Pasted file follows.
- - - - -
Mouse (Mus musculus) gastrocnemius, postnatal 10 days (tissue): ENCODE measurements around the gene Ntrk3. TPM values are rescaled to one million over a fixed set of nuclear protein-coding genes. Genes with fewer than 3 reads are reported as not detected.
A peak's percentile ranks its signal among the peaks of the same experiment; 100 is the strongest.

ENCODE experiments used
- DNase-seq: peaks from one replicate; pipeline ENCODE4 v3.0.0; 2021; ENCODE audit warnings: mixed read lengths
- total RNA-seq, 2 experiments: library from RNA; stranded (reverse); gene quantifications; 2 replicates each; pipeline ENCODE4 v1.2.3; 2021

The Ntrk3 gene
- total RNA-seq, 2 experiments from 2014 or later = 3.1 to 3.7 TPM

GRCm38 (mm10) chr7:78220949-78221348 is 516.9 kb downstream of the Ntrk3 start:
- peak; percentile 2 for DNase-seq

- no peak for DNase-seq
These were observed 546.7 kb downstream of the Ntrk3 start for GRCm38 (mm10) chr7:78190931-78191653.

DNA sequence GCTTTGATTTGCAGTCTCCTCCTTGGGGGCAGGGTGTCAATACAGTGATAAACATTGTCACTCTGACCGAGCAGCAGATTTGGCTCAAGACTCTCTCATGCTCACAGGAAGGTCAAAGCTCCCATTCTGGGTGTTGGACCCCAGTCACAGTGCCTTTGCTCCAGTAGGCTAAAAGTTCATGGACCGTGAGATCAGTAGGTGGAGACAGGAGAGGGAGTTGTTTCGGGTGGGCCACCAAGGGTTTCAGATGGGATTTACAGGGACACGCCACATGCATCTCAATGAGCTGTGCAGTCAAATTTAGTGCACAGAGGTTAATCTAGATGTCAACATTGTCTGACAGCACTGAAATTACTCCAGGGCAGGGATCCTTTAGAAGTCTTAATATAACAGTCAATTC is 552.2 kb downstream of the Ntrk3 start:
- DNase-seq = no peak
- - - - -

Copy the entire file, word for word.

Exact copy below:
Mouse (Mus musculus) gastrocnemius, postnatal 10 days (tissue): ENCODE measurements around the gene Ntrk3. TPM values are rescaled to one million over a fixed set of nuclear protein-coding genes. Genes with fewer than 3 reads are reported as not detected.
A peak's percentile ranks its signal among the peaks of the same experiment; 100 is the strongest.

ENCODE experiments used
- DNase-seq: peaks from one replicate; pipeline ENCODE4 v3.0.0; 2021; ENCODE audit warnings: mixed read lengths
- total RNA-seq, 2 experiments: library from RNA; stranded (reverse); gene quantifications; 2 replicates each; pipeline ENCODE4 v1.2.3; 2021

The Ntrk3 gene
- total RNA-seq, 2 experiments from 2014 or later = 3.1 to 3.7 TPM

GRCm38 (mm10) chr7:78220949-78221348 is 516.9 kb downstream of the Ntrk3 start:
- peak; percentile 2 for DNase-seq

- no peak for DNase-seq
These were observed 546.7 kb downstream of the Ntrk3 start for GRCm38 (mm10) chr7:78190931-78191653.

DNA sequence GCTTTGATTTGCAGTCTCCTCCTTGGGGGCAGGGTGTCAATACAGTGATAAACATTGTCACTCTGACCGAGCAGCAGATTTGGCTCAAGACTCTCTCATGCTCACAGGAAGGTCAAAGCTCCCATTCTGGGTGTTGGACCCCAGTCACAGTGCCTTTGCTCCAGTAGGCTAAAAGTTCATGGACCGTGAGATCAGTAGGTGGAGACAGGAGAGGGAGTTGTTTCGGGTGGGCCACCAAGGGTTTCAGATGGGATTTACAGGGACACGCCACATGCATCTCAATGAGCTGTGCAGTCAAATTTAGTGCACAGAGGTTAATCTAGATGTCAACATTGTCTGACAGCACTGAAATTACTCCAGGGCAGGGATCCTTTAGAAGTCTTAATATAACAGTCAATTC is 552.2 kb downstream of the Ntrk3 start:
- DNase-seq = no peak